Scott Boland celebrates his wicket on Day 1 of the Boxing Day Test. (Photo: cricket.com.au)

Indigenous cricketer Scott Boland became the recipient of baggy green 463 on Boxing Day. He hopes that he can be a role model for all young indigenous cricketers

In what was seen as a shock selection, Scott Boland was handed baggy green number 463 in front of his home fans, in the third Ashes Test at the MCG.

The Victorian became the second indigenous male behind former South Australian paceman Jason Gillespie to play test cricket for Australia.

The Victorian didn’t have to wait long as Australia geared up to bowl as captain Pat Cummins won the toss and elected to bowl on what were ideal conditions for bowling.

Speaking to the media at stumps on day 1, Boland spoke about how nervous he was before bowling his first delivery in test cricket.

“I was obviously really nervous before my first ball and had Nathan Lyon tell me I only got one chance to join his club of getting a wicket on the first ball, but it wasn’t to be today,” smiled Boland.

The paceman toiled away and was quite unlucky throughout the day. It wasn’t until the third session where Boland finally struck gold and sent the ball thundering into the pad of English paceman Mark Wood.

“I was really excited when the finger went up and the only thing I was doubting was if it was maybe bouncing over, but the guys behind the wicket were certain that it was hitting the stumps. I was pretty confident it, very confident that it hit pad first.”

“All my teammates really got around me which made it really special. When I went down to the boundary the crowd was going nuts.”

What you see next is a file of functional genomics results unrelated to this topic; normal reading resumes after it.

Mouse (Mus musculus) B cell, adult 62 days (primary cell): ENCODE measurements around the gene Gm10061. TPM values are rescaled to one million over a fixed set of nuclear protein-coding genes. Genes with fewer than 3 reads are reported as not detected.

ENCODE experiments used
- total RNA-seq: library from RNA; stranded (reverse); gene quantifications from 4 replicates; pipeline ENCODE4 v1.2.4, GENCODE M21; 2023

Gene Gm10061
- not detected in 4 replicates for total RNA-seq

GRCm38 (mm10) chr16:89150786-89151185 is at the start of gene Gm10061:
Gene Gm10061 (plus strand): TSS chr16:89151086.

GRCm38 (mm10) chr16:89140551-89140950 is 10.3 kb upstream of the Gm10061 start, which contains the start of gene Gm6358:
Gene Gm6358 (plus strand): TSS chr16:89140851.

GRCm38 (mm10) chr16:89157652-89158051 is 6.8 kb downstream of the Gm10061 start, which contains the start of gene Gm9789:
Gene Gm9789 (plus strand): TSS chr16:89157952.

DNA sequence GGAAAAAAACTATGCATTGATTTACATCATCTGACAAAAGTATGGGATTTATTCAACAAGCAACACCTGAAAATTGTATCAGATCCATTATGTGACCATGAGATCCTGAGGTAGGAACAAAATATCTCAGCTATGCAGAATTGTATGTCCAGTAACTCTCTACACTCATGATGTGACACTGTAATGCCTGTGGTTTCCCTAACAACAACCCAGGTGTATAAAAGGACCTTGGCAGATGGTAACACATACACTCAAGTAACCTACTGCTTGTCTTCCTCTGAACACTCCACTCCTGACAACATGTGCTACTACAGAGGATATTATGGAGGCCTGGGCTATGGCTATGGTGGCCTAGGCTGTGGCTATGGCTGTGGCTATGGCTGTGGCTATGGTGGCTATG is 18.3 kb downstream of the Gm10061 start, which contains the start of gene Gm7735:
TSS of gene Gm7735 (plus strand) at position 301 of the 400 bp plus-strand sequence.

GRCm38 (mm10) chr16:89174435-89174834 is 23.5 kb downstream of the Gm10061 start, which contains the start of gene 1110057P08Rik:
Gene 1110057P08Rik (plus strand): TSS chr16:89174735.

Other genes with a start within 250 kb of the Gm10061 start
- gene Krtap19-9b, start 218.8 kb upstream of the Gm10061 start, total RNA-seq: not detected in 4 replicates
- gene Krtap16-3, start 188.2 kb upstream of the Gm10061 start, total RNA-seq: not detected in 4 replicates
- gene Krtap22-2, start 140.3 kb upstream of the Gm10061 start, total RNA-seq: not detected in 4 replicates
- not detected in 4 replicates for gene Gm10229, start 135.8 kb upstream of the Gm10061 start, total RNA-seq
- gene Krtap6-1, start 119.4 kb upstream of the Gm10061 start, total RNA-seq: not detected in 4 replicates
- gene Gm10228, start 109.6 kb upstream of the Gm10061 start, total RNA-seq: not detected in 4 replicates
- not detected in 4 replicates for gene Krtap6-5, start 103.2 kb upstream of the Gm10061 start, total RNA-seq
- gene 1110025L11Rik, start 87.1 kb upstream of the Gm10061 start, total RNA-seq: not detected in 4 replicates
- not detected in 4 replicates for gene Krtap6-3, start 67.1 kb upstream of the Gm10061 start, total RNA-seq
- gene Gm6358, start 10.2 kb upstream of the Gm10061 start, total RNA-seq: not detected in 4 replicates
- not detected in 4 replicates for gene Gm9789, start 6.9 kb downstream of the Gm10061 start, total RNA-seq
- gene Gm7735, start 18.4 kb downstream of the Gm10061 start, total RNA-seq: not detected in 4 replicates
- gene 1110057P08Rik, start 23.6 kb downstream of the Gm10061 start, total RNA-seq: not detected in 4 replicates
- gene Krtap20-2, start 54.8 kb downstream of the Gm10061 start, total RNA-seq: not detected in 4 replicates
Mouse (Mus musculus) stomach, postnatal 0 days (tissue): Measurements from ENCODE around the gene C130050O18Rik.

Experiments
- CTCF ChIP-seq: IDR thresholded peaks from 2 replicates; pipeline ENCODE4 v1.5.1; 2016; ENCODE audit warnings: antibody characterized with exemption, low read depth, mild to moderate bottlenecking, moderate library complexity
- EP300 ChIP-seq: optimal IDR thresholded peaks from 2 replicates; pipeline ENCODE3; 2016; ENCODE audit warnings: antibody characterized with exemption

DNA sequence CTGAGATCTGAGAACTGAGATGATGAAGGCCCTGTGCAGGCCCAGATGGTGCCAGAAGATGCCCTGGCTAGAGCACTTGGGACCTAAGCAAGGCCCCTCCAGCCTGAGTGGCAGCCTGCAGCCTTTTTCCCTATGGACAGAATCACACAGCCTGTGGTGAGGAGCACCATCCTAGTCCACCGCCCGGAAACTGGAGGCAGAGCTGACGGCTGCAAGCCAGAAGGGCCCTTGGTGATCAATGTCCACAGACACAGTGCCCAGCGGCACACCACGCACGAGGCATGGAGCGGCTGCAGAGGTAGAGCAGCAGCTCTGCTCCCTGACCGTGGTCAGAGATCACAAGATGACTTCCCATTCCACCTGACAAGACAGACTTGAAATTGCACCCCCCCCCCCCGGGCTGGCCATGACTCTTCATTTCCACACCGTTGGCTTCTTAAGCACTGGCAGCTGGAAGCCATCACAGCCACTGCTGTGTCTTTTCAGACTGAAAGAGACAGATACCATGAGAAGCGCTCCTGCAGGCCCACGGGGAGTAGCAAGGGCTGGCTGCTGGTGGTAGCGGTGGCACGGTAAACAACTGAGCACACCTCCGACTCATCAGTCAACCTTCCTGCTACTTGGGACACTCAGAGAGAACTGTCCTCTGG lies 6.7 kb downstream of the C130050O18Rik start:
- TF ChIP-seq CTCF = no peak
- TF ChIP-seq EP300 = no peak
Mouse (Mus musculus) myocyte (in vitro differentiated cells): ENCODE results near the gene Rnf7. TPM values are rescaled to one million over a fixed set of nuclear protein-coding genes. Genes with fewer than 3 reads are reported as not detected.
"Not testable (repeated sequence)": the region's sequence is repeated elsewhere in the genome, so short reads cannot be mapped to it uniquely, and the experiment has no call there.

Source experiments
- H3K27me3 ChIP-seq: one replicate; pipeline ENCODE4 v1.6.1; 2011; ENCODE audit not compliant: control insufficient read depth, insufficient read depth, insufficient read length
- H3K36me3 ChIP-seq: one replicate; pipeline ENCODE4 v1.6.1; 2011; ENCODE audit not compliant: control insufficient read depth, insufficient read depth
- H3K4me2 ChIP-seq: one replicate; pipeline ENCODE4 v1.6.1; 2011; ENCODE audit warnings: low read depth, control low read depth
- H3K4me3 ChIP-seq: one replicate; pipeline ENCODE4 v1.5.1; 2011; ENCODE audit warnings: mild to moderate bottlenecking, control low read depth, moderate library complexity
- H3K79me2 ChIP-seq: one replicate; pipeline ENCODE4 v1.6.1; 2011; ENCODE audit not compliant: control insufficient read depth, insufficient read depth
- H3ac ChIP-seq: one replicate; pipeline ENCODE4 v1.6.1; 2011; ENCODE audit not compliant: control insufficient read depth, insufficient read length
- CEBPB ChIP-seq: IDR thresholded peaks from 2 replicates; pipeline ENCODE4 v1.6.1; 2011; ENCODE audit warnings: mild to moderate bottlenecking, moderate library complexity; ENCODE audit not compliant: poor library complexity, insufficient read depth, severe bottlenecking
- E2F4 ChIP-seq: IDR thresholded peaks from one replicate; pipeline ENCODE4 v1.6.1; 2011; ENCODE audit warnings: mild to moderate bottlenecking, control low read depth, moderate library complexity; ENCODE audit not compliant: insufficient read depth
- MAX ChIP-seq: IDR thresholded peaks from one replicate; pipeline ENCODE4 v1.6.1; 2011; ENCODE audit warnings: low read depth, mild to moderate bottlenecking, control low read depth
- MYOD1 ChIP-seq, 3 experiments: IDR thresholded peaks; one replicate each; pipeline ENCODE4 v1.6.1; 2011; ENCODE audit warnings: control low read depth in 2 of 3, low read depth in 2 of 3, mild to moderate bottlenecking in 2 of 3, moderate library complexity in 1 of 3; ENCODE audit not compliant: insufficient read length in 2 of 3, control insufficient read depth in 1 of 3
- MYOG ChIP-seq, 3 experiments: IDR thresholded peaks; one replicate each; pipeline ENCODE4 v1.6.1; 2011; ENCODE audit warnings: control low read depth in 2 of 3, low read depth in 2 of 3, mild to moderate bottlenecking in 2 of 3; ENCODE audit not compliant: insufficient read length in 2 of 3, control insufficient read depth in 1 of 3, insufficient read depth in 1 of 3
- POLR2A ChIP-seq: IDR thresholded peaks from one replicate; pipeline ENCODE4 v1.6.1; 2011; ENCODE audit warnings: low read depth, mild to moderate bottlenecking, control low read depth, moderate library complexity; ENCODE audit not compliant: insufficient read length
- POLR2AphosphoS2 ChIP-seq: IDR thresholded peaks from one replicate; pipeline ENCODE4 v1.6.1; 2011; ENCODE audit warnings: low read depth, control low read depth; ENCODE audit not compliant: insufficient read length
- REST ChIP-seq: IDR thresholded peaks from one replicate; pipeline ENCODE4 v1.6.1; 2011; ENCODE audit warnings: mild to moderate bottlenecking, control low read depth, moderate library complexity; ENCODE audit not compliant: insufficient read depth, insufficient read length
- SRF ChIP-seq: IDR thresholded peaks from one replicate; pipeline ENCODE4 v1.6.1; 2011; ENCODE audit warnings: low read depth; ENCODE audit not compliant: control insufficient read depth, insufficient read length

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The 32-year-old paceman was put to the test in other ways on day 1, having to settle under two outfield catches off the bowling of Nathan Lyon.

“I was quite nervous and didn’t pick up the first one too well, but was really happy to take them and then heading to those stands who were going nuts.”

On boxing day, Boland became the fourth indigenous Test cricketer to play for Australia behind Faith Thomas, Jason Gillespie, and Ashleigh Gardner and is very proud to be named in this group.

“Obviously pretty proud, my family is proud as well. It means a lot to join a pretty small club and hopefully, it’s just the start of something big for the indigenous community in cricket,” said a humbled Boland.

“Lets hope I can be a role model for young indigenous kids to want to play cricket. I think the indigenous community in AFL and Rugby are so big, that hopefully one day Aboriginals in cricket are just as big.”

“Hopefully that the more cricket at a high level and more exposure that we can give indigenous cricket I think the numbers will grow.”

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